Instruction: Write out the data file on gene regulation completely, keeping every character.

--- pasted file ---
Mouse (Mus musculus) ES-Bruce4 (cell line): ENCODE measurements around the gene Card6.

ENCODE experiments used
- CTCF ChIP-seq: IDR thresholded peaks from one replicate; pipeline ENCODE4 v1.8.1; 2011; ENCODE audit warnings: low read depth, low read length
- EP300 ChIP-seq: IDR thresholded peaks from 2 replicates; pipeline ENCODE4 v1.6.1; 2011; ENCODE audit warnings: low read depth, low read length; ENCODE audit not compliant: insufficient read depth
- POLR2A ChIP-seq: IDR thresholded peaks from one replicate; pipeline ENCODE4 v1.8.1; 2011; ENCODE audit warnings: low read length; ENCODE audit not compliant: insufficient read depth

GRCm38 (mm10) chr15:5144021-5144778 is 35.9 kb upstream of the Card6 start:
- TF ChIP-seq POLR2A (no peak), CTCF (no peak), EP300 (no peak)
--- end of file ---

Mouse (Mus musculus) ES-Bruce4 (cell line): ENCODE measurements around the gene Card6.

ENCODE experiments used
- CTCF ChIP-seq: IDR thresholded peaks from one replicate; pipeline ENCODE4 v1.8.1; 2011; ENCODE audit warnings: low read depth, low read length
- EP300 ChIP-seq: IDR thresholded peaks from 2 replicates; pipeline ENCODE4 v1.6.1; 2011; ENCODE audit warnings: low read depth, low read length; ENCODE audit not compliant: insufficient read depth
- POLR2A ChIP-seq: IDR thresholded peaks from one replicate; pipeline ENCODE4 v1.8.1; 2011; ENCODE audit warnings: low read length; ENCODE audit not compliant: insufficient read depth

GRCm38 (mm10) chr15:5144021-5144778 is 35.9 kb upstream of the Card6 start:
- TF ChIP-seq POLR2A (no peak), CTCF (no peak), EP300 (no peak)